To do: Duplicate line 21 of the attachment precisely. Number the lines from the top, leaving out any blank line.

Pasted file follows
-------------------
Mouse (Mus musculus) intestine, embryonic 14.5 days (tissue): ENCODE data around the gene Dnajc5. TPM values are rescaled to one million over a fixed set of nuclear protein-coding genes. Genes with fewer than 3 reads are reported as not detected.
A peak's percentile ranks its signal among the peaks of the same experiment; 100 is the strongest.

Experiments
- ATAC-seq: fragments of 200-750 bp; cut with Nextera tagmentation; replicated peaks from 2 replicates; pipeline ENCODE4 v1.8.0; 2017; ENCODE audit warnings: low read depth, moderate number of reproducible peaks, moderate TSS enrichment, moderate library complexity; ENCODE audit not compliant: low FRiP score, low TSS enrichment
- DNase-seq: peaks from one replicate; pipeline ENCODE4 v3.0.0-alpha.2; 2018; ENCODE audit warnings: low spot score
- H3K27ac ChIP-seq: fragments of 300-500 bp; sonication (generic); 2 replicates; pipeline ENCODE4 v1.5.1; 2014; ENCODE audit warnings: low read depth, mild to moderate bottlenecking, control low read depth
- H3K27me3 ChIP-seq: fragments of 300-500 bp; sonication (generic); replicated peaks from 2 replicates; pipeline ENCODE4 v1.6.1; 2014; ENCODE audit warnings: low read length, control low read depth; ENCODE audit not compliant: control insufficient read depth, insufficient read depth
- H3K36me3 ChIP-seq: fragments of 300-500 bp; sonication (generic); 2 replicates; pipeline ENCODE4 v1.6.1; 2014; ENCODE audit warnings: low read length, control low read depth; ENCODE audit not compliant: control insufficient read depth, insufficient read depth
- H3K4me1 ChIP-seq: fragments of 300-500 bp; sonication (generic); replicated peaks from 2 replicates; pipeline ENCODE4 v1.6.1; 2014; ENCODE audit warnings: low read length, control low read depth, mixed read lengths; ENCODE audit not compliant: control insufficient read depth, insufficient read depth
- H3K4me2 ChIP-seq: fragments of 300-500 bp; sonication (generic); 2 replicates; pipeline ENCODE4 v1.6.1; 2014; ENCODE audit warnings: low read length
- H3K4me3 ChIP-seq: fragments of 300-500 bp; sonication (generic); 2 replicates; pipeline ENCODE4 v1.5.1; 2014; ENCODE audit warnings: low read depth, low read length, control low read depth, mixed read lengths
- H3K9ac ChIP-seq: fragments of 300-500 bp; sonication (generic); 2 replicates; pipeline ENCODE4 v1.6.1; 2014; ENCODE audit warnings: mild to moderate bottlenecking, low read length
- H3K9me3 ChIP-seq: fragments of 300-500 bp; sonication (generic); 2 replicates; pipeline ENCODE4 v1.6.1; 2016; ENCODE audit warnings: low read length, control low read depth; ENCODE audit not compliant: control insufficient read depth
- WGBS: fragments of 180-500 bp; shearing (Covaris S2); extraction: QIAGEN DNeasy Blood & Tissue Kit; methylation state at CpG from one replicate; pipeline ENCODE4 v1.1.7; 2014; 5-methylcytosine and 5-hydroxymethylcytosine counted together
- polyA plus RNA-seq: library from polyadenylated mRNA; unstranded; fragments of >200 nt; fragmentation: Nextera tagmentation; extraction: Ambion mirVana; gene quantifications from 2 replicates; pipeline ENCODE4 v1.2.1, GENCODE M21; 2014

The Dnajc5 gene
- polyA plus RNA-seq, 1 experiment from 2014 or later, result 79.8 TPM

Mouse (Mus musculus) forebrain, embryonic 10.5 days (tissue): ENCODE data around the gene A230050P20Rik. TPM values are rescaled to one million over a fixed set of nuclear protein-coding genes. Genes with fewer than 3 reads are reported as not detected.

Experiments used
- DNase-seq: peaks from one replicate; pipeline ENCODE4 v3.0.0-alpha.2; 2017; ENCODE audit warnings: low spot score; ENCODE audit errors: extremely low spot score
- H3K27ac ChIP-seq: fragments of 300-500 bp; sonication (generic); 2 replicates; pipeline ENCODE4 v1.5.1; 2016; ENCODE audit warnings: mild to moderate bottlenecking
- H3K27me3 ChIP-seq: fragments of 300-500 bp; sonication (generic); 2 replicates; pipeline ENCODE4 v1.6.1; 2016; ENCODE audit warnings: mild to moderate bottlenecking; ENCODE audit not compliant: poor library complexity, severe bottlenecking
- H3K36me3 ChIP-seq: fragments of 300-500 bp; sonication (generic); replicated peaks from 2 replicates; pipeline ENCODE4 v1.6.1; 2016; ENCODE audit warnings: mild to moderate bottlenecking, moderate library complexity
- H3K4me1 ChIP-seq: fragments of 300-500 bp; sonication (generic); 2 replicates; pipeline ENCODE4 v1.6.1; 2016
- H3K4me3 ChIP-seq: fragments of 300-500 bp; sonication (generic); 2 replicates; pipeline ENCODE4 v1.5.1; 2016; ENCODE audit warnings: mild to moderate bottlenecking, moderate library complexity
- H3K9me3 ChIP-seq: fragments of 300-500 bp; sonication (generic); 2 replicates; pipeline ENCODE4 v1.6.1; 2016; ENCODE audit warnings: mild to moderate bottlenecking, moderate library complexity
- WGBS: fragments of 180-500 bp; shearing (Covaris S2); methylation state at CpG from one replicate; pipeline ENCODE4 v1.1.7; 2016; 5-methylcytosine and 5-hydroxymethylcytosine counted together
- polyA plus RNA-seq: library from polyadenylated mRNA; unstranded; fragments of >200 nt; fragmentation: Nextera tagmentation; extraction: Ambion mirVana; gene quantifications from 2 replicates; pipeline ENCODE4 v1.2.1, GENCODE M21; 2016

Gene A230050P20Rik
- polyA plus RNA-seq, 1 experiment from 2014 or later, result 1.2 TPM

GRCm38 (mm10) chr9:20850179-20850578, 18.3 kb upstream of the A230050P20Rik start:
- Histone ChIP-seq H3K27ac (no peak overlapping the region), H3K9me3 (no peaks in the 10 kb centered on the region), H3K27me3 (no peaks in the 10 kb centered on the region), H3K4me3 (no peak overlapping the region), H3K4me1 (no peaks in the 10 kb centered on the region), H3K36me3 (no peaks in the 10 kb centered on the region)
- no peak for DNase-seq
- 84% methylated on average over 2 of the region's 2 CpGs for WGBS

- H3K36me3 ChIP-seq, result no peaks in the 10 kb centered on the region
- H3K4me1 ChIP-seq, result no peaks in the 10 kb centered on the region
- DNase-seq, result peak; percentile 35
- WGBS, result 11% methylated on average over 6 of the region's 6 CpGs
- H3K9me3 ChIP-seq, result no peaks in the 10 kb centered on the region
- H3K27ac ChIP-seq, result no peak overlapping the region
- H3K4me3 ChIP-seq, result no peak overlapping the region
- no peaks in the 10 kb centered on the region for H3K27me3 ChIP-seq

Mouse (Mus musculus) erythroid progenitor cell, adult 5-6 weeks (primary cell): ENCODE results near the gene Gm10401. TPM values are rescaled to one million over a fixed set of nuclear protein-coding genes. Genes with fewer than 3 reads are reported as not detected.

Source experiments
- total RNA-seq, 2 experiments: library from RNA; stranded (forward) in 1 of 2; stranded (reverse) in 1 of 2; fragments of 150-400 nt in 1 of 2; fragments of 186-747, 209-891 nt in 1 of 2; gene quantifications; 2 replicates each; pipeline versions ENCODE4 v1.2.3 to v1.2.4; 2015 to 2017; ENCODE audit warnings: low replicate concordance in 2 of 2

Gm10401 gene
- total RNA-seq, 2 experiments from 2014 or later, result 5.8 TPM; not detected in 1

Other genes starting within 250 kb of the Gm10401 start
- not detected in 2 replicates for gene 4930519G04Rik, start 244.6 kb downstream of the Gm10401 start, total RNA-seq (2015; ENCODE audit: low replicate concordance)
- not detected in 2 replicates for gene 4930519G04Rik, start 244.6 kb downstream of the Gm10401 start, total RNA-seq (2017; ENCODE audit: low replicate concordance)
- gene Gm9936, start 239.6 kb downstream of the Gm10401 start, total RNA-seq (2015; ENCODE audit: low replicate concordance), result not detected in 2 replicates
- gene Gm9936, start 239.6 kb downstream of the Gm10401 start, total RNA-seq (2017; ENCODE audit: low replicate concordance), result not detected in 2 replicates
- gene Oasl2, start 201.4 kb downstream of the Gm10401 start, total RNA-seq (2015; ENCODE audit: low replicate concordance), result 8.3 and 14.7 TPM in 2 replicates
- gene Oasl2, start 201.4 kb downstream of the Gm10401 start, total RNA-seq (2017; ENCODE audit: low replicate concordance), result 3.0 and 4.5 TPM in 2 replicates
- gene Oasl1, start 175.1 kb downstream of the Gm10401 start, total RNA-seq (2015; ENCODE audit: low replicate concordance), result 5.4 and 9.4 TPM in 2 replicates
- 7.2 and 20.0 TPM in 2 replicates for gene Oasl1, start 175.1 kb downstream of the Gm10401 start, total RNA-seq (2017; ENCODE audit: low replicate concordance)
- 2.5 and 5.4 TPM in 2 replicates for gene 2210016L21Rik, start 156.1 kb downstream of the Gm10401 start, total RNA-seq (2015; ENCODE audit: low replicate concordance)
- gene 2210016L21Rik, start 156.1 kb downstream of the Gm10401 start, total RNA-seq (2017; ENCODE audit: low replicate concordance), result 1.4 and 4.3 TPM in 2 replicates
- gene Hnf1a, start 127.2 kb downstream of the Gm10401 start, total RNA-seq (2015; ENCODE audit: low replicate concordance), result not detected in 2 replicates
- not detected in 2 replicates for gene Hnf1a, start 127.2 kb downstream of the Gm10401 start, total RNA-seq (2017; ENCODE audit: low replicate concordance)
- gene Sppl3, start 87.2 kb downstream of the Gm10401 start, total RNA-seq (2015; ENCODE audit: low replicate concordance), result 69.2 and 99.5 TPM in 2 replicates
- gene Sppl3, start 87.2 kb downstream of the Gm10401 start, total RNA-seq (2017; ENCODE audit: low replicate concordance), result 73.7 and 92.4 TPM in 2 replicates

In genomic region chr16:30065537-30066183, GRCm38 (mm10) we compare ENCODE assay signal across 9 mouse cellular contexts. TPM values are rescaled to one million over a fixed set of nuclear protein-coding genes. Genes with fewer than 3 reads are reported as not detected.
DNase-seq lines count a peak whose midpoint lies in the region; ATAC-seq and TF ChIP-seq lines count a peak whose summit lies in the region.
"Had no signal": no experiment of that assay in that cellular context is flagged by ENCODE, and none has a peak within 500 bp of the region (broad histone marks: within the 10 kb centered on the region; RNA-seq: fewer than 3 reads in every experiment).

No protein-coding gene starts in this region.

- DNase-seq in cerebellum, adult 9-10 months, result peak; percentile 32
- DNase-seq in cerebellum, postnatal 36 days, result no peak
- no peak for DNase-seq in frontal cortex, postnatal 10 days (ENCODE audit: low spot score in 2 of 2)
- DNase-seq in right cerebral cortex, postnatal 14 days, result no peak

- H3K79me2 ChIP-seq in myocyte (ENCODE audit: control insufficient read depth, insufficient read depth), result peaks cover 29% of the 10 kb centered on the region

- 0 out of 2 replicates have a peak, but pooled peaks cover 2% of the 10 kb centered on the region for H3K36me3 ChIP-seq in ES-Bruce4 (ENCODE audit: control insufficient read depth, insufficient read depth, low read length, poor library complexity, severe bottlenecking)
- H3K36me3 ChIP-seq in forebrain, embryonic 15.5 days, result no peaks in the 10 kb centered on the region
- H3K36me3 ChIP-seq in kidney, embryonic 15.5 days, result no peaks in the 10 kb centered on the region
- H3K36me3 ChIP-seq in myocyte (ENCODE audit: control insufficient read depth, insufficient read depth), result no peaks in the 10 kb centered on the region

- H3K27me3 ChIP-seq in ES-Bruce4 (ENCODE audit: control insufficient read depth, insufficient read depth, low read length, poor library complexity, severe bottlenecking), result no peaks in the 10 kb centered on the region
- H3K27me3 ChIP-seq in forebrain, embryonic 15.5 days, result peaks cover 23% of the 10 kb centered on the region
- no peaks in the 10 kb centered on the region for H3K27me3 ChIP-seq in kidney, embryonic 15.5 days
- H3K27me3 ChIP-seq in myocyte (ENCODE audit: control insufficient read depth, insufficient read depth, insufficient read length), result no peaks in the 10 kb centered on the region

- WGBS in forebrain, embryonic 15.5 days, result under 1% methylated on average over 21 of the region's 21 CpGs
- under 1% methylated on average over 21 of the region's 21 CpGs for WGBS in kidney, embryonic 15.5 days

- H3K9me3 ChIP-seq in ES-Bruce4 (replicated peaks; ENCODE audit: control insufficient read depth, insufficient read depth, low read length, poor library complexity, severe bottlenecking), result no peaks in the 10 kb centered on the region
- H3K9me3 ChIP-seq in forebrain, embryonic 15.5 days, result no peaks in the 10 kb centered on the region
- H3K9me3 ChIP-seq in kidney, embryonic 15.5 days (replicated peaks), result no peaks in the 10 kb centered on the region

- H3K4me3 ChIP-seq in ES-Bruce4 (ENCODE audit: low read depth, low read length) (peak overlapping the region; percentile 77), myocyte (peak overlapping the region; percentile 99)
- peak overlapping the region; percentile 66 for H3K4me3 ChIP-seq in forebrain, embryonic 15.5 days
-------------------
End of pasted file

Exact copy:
- H3K27ac ChIP-seq: fragments of 300-500 bp; sonication (generic); 2 replicates; pipeline ENCODE4 v1.5.1; 2016; ENCODE audit warnings: mild to moderate bottlenecking